What is Herpes?

Herpes is a virus that infects the skin and mucous membranes such as the mouth and genitals. Herpes type one (HSV-1) infects 58 percent of people and primarily causes oral infections, such as cold sores.[1] Most people with HSV-1 do not have it as a result of sexual contact. However, it can be transmitted to and from the genitals by means of oral sex. Due to the increasingly common practice of oral sex, certain populations—such as high school and college students—are seeing a steep increase in genital HSV-1 infections.[2] Type two (HSV-2) mostly causes genital herpes, and it also can be transferred to the mouth from the genitals.

Unlike certain STDs that are spread only by means of bodily fluid, herpes is most often spread by skin-to-skin contact. Not only a person’s genitals but also his or her abdomen, thighs, hands, and other areas can be infected. Herpes can be picked up through contact with these areas and transmitted by a partner who shows no symptoms.

Since herpes is easily transmitted and incurable, it is the most common STD in terms of the number of individuals currently infected. In other words, it is the most prevalent STD. While it is unknown how many people are infected with genital HSV-1, about one in six people are infected with genital HSV-2.[3] Among sexually active singles, the percentage of those infected with herpes is even higher: between 30 and 40 percent![4] While these numbers may seem astoundingly high, one must realize that nine out of ten people who have genital herpes are unaware that they are infected.[5] This is especially worrisome since people with herpes are at an increased risk of contracting and spreading HIV.[6] Women with HSV are also more susceptible to cervical cancer from HPV.[7]

Within a week of contracting herpes, a person may have preliminary symptoms including fever, headache, and muscle aches. Lesions may then appear where the virus was contracted. The lesions usually begin as small blisters before breaking and becoming ulcers. Other symptoms include itching, burning with urination, vaginal discharge, and swollen lymph nodes in the groin area. Since herpes is incurable, it is not uncommon for infected people to have recurrent outbreaks of lesions for the rest of their lives.

Thankfully, it is uncommon for a mother to pass the virus on to her newborn child. But if this occurs, it can be fatal for the baby. To avoid such a tragedy, women with active herpes infections usually give birth by means of a caesarean delivery.[8] Although there is no cure for herpes, antiviral medications can shorten and sometimes prevent outbreaks.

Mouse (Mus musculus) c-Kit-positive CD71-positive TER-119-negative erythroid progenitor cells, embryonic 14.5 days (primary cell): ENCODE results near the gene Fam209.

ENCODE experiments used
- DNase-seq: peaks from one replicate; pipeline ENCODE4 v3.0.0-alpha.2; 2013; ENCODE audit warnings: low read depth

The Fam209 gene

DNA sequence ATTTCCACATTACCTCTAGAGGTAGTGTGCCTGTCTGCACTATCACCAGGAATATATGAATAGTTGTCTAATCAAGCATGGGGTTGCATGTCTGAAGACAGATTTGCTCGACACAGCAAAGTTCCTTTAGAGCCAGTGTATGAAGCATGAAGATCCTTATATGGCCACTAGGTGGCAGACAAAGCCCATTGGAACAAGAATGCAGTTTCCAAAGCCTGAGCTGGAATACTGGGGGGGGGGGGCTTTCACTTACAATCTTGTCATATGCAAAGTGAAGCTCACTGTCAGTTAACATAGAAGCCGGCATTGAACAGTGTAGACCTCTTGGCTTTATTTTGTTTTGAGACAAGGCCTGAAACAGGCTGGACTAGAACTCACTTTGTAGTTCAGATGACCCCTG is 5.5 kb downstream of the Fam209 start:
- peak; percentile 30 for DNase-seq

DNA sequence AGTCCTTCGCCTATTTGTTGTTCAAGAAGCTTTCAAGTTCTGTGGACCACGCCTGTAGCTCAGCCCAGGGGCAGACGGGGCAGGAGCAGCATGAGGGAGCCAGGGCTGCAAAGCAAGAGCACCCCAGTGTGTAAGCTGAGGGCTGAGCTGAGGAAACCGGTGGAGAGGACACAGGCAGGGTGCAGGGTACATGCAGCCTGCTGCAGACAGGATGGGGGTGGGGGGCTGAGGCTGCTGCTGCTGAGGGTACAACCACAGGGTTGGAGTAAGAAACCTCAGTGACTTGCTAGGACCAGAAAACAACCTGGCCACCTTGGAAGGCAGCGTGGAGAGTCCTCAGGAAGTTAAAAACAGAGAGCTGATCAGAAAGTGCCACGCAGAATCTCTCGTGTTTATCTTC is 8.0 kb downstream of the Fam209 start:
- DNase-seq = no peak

Regarding prevention of the virus, studies show that if a person uses a condom consistently and correctly, it will decrease the risk of herpes transmission by only about half.[9] Therefore, do not expect a condom to protect you or your future spouse and children from the effects of this STD.

[1]. Fujie Xu, et al., “Trends in Herpes Simplex Virus Type 1 and Type 2 Seroprevalence in the United States,” Journal of the American Medical Association 296:8 (August 2006), 964–973.
[2]. C.M. Roberts, et al., “Increasing Proportion of Herpes Simplex Virus Type 1 as a Cause of Genital Herpes Infection in College Students,” Sexually Transmitted Diseases30:10 (October 2003), 797–800; G. B. Lowhagen, et al., “First Episodes of Genital Herpes in a Swedish STD Population: A Study of Epidemiology and Transmission by the Use of Herpes Simplex Virus (HSV) Typing and Specific Serology,” Sexually Transmitted Infections 76 (2000), 179–182; Mary Jo Groves, “Transmission of Herpes Simplex Virus Via Oral Sex,” American Family Physician 73:7 (April 2006), 1527–1534.
[3]. Fujie Xu, et al., 964–973.
[4]. Joe McIlhaney,M.D., Safe Sex (Grand Rapids,Mich.: BakerHouse Books, 1992), 100.
[5]. D.T. Fleming, et al., “Herpes Simplex Virus Type 2 in the United States, 1976 to 1994,” The New England Journal of Medicine 337 (October 16, 1997), 1105–1111; P. Leone, “Type-specific Serologic Testing for Herpes Simplex Virus-2,” Current Infectious Disease Reports 5:2 (April 2003), 159–165.
[6]. Fujie Xu, et al., 964–973.
[7]. J. S. Smith, et al., “Herpes Simplex Virus-2 as a Human Papillomavirus Cofactor in the Etiology of Invasive Cervical Cancer,” Journal of the National Cancer Institute94:21 (November 6, 2002), 1604–1613.
[8]. Centers for Disease Control, “Genital Herpes,” Fact Sheet (May 2004).
[9]. J.C. Shlay, et al., “Comparison of Sexually Transmitted Disease Prevalence by Reported Level of Condom Use Among Patients Attending an Urban Sexually Transmitted Disease Clinic,” Sexually Transmitted Diseases 31:3 (March 2004), 154–160; Anna Wald, et al., “The Relationship Between Condom Use and Herpes Simplex Virus Acquisition,” Annals of Internal Medicine 143:10 (2005), 707–713.

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